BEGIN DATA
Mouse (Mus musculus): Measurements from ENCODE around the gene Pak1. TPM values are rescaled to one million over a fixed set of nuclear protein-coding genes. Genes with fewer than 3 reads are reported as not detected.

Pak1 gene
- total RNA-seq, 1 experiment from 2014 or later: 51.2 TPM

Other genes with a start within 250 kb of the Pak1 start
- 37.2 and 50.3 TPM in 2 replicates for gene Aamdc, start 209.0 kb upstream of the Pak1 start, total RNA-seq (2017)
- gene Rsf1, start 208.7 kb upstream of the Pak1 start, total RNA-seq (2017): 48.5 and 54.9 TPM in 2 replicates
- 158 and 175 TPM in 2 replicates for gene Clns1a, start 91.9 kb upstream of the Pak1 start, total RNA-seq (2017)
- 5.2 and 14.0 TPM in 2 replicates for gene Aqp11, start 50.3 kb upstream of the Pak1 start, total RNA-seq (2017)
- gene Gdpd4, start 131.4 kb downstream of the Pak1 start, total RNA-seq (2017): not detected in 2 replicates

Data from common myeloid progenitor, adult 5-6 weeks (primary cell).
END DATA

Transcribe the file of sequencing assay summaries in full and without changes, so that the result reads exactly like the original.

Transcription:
Mouse (Mus musculus): Measurements from ENCODE around the gene Pak1. TPM values are rescaled to one million over a fixed set of nuclear protein-coding genes. Genes with fewer than 3 reads are reported as not detected.

Pak1 gene
- total RNA-seq, 1 experiment from 2014 or later: 51.2 TPM

Other genes with a start within 250 kb of the Pak1 start
- 37.2 and 50.3 TPM in 2 replicates for gene Aamdc, start 209.0 kb upstream of the Pak1 start, total RNA-seq (2017)
- gene Rsf1, start 208.7 kb upstream of the Pak1 start, total RNA-seq (2017): 48.5 and 54.9 TPM in 2 replicates
- 158 and 175 TPM in 2 replicates for gene Clns1a, start 91.9 kb upstream of the Pak1 start, total RNA-seq (2017)
- 5.2 and 14.0 TPM in 2 replicates for gene Aqp11, start 50.3 kb upstream of the Pak1 start, total RNA-seq (2017)
- gene Gdpd4, start 131.4 kb downstream of the Pak1 start, total RNA-seq (2017): not detected in 2 replicates

Data from common myeloid progenitor, adult 5-6 weeks (primary cell).